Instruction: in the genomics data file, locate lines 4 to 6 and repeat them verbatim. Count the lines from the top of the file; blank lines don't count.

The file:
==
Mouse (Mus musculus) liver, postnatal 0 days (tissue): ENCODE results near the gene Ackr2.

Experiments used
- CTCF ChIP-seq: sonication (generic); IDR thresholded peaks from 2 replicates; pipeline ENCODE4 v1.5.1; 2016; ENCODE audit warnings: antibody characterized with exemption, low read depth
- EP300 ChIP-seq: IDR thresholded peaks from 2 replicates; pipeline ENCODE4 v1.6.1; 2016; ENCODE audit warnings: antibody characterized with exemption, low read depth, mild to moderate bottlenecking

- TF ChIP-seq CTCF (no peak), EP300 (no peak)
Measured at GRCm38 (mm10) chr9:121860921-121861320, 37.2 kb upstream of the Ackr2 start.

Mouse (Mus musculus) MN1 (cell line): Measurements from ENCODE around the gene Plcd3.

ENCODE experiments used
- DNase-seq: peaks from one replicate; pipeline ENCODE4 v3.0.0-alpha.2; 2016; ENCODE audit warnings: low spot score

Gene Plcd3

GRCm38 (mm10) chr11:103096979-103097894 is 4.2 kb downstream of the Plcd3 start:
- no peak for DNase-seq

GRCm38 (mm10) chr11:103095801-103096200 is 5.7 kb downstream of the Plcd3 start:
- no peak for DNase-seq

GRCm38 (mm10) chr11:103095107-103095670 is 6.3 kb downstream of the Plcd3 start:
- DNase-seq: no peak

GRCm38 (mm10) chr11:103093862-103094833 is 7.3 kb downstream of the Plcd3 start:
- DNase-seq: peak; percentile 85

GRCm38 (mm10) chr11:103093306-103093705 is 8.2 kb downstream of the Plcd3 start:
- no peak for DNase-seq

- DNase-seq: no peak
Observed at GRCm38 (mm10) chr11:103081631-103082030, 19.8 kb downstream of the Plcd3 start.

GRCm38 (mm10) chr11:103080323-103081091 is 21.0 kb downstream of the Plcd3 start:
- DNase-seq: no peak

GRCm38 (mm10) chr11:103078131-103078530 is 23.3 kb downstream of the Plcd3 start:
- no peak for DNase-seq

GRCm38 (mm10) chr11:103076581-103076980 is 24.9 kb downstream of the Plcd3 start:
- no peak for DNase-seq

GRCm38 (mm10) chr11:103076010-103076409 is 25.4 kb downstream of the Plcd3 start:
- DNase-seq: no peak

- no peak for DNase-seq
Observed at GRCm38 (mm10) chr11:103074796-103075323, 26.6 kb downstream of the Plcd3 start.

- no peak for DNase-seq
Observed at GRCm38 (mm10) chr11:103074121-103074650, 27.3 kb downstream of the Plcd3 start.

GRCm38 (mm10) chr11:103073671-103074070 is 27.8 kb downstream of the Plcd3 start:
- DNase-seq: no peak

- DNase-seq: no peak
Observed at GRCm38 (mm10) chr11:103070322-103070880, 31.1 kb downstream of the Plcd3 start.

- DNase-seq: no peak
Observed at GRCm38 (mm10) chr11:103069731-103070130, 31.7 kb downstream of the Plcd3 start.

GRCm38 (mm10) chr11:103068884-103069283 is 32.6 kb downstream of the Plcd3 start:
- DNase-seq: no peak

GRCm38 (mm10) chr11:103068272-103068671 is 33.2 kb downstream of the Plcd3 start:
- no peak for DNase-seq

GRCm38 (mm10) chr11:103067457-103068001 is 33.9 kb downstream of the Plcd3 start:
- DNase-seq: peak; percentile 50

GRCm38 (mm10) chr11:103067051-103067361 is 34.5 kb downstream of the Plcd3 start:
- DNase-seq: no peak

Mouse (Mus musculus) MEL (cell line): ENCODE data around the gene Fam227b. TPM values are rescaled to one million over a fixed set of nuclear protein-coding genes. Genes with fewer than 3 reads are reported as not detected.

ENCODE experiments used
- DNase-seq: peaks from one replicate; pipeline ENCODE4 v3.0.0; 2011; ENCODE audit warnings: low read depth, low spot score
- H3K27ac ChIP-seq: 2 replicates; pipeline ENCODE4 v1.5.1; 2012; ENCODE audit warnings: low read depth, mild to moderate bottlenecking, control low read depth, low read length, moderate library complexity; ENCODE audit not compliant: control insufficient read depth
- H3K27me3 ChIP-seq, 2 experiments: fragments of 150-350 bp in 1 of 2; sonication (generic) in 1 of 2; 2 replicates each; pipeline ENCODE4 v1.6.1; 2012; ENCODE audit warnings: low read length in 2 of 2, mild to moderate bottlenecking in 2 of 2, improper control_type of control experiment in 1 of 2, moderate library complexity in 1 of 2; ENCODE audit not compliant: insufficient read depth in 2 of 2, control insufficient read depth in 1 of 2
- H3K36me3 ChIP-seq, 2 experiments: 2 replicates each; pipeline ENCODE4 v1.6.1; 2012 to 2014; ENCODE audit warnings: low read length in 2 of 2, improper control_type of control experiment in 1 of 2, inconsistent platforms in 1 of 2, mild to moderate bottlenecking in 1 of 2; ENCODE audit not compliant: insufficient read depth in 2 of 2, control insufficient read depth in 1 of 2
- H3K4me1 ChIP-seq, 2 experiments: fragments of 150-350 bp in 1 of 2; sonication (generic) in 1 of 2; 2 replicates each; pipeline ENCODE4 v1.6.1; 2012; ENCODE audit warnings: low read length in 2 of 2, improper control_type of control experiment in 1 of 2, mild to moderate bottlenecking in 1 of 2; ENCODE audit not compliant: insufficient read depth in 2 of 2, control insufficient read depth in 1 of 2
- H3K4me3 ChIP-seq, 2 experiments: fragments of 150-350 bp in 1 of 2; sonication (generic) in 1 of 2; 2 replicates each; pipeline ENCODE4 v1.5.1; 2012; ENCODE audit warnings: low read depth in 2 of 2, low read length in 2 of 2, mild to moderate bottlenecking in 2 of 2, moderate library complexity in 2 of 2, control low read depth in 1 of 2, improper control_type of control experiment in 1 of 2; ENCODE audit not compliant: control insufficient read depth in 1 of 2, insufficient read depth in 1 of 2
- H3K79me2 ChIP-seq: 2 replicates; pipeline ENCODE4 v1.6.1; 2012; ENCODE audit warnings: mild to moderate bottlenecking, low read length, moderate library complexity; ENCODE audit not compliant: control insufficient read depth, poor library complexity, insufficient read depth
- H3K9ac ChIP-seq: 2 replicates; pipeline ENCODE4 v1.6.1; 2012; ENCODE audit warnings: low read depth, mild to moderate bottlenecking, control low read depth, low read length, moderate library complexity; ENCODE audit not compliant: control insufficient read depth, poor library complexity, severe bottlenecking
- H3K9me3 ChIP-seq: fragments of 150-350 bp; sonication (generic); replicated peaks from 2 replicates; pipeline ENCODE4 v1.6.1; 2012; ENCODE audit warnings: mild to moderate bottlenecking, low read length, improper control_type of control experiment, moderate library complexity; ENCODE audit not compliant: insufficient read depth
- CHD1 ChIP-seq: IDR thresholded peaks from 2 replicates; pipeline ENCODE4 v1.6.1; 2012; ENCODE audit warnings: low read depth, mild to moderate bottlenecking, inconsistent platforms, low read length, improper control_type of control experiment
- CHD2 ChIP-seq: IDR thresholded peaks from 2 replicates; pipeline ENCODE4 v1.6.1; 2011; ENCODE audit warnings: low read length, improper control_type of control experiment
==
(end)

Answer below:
- EP300 ChIP-seq: IDR thresholded peaks from 2 replicates; pipeline ENCODE4 v1.6.1; 2016; ENCODE audit warnings: antibody characterized with exemption, low read depth, mild to moderate bottlenecking

- TF ChIP-seq CTCF (no peak), EP300 (no peak)
Measured at GRCm38 (mm10) chr9:121860921-121861320, 37.2 kb upstream of the Ackr2 start.